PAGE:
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Public Hearing Set

For Bassett Hospital

150-Car Parking Lot

A crew from Parrett Wolff Inc., Syracuse, was test-drilling for the DEC this week on the Riverside Drive site of Bassett’s new parking lot. (James Cummings/


COOPERSTOWN – Bassett hospitalized 4,324 patients in 2018, and many of them and most of their loved ones needed to park.

“We’re a victim of our own success,” said Johnathan Flyte, Bassett vice president, corporate services & facilities management. “People can’t get the basic need of parking their car. And that’s what we’re after. It’s part of our goal, to make us more accessible.”

The immediate plan to help alleviate the parking crunch is new surface parking lot on Riverside Drive, the cul de sac at Walnut and Susquehanna.  (The plan replaced a parking garage to be built into the hillside, which proved too expensive.)

Flyte briefed the Village Board on plans at its December meeting on the 29th, but a final step before construction can begin is a public hearing.  Community members will have a chance to comment at a public hearing at 7 p.m. Monday, Jan. 27, the trustees next meeting.

“They are doing everything by the book,” said Mayor Ellen Tillapaugh Kuch.

“I think there is a level of support, in that Cooperstown generally needs a lot of parking,” Flyte said. The trustees “recognize we are a major contributor to the community, but it all comes down to their vote in the end.
“We have to convince not only them, but the community as well,” he said.

At Bassett, parking for patients is a daily struggle, Flyte said.

“We had a fellow who called. He was crying because he couldn’t find a place to park and his wife was dying. A staff member had to run out and park his car for him while he went inside. These types of situations happen daily, if not several times per day.”

The would-be Riverside Drive parking lot is close enough that it might just be the solution, adding 150 spaces.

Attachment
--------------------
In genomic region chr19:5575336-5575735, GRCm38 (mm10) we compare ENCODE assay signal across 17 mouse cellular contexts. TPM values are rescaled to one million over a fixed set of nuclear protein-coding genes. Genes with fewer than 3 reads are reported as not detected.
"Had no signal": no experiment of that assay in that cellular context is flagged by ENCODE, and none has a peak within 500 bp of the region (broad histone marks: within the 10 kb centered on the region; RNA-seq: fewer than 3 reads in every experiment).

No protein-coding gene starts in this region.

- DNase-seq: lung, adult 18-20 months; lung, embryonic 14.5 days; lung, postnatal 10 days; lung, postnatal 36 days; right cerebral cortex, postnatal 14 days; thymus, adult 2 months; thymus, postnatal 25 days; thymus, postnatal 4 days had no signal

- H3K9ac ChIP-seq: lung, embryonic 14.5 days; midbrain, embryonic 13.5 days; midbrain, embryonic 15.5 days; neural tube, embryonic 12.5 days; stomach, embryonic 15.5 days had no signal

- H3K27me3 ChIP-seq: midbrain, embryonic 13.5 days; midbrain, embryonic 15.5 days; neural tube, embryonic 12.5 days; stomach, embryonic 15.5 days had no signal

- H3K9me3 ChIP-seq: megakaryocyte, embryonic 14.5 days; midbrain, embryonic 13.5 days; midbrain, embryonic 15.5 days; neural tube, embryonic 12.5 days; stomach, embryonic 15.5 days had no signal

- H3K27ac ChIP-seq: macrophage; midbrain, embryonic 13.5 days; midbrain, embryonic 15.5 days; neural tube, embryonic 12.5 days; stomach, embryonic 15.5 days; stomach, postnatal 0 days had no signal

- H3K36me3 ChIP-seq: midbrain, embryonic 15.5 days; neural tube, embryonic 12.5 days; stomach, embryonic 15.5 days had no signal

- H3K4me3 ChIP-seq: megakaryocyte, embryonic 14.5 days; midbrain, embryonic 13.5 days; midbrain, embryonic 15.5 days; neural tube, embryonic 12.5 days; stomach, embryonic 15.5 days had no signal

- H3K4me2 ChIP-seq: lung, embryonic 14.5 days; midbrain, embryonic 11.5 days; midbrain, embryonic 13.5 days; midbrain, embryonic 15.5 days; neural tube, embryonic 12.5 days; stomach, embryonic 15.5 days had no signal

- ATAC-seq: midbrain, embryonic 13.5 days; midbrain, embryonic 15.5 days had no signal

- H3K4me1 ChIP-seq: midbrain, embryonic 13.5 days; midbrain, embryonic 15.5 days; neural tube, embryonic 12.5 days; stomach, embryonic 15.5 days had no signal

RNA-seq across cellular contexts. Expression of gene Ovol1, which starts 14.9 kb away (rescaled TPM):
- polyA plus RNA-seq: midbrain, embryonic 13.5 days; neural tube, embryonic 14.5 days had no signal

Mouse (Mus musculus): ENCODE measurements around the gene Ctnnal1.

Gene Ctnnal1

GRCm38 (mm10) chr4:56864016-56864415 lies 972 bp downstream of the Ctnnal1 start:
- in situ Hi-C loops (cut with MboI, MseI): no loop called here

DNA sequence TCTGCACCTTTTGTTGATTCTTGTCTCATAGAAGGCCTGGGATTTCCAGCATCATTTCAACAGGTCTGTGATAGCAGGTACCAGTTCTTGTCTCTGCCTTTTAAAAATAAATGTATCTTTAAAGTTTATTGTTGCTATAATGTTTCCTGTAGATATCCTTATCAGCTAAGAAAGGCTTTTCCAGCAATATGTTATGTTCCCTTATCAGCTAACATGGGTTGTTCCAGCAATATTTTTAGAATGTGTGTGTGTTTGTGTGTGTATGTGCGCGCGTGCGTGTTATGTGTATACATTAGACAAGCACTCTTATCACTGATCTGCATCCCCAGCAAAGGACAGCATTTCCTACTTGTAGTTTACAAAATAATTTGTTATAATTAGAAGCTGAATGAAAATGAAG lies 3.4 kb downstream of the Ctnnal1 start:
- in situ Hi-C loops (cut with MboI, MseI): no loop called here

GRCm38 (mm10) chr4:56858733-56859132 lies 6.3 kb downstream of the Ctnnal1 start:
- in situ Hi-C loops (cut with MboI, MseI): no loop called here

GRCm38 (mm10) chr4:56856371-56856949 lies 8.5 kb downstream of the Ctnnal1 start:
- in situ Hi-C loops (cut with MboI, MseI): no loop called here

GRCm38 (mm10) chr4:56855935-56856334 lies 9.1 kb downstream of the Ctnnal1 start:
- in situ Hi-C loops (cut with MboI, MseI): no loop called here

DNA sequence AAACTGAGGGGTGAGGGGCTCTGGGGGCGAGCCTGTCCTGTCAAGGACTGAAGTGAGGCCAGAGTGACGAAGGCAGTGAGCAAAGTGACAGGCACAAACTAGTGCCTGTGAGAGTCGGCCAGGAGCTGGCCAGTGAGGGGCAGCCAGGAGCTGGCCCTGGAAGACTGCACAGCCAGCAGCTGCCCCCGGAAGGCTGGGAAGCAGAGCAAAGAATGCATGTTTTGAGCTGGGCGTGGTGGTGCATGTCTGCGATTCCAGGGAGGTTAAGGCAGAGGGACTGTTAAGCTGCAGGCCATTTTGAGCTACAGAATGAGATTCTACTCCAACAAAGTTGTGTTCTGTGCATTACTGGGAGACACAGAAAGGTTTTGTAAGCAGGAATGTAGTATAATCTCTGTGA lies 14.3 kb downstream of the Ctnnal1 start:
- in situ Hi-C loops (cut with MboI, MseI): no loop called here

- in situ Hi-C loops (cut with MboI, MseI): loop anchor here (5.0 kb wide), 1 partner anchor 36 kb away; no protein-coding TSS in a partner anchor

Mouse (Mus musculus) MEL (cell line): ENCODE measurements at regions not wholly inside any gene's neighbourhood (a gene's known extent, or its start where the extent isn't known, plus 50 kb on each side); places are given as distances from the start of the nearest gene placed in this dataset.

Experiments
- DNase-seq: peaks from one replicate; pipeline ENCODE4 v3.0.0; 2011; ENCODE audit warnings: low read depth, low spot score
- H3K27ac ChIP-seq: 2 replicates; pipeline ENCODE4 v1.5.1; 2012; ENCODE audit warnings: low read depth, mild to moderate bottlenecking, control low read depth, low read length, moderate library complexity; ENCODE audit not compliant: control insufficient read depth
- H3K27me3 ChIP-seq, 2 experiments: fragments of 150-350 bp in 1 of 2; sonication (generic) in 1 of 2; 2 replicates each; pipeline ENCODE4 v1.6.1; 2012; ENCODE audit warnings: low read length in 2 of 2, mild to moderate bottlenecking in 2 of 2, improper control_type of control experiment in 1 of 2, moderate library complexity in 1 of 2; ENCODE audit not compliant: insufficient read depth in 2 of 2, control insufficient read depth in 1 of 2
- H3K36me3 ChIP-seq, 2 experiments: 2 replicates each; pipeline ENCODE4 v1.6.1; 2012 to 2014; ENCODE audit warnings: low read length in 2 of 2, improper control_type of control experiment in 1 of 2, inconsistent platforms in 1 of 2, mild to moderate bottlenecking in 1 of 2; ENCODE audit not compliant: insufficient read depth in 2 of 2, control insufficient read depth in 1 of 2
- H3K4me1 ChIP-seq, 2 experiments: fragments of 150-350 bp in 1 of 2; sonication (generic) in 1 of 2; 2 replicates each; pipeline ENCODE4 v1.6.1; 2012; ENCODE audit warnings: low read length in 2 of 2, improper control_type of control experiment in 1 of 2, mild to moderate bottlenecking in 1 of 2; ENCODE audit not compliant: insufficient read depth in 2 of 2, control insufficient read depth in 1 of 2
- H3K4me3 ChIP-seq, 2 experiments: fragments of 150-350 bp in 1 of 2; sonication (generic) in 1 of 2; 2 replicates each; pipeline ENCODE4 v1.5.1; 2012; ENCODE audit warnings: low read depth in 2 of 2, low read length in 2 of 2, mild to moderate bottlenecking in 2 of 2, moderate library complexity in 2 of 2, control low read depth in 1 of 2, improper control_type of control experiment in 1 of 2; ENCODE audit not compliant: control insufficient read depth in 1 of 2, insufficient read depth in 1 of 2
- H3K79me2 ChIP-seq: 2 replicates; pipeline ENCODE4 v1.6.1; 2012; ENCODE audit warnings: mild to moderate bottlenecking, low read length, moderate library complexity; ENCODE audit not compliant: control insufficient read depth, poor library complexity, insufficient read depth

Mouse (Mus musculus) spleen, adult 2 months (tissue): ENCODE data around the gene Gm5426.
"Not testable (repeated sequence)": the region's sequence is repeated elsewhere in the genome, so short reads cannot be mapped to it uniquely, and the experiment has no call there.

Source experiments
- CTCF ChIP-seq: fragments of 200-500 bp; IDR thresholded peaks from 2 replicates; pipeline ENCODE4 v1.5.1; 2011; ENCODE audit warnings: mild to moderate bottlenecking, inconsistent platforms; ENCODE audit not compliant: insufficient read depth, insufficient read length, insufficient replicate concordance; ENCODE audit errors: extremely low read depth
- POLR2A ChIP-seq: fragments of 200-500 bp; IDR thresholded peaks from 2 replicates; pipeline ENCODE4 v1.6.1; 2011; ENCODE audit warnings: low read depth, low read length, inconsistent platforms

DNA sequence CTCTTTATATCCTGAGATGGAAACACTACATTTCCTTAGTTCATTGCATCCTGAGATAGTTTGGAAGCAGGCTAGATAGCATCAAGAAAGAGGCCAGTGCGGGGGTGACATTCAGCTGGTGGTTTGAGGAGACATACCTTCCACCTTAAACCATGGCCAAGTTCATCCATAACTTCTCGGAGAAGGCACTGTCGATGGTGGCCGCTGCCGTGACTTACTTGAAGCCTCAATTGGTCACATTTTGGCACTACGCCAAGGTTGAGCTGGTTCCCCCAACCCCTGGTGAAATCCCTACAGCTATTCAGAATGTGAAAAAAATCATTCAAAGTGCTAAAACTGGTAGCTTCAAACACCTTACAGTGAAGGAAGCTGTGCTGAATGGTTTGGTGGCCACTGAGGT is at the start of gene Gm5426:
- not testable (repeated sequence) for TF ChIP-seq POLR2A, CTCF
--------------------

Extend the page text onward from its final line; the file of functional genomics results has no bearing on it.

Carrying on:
“It’s close to the hospital and underutilized,” he said. “This being our property, it’s a natural place for something like this to exist.”

Lots One and Two, in front and behind the Clinic building at the end of River Street “routinely fill with outpatients.”  Lot Three, down the hill by the Susquehanna “is used somewhat by patients now, and includes a shuttle. It’s been pretty successful and we want to expand that service,” said Flyte.

Additionally, as many of 41 percent of Bassett’s patients are over the age of 65.

“We have a lot of elderly people here,” said Flyte.

The plans for the new parking lot include a shuttle, which would help senior patients who might have trouble walking long distances.

“We’re a hospital. We want to make it easier for folks to seek medical services,” said Flyte. “People like the shuttle service, it brings them right to the front door.”

Flyte began working on the project over two years ago with Chazen Companies, an engineering consultant firm with offices in Glens Falls, Troy, and Poughkeepsie, “looking at options and refining this plan to make it useful, attractive, and serviceable,” he said.

As part of the planning process, Flyte invited neighbors of the hospital to provide input as well.

“We reached out to our neighbors and even had a meeting here at the hospital,” he said. “Homes are precious in this community. We value them.”

Located as it is near the Susquehanna River, the state Department of Environmental Conservation must also issues permits, and a DEC contractor was drilling test bores earlier this week.  Flyte expresses confidence no issues will be found.

“The DEC may come back and say that we need to be further from the wetlands, in which case we may lose a few parking spaces, but they do not have any major concerns.”

If all goes well, the project will be approved early next year.

“We have been exhaustively looking for an answer and feel that this is best for the community and patients,” said Flyte.


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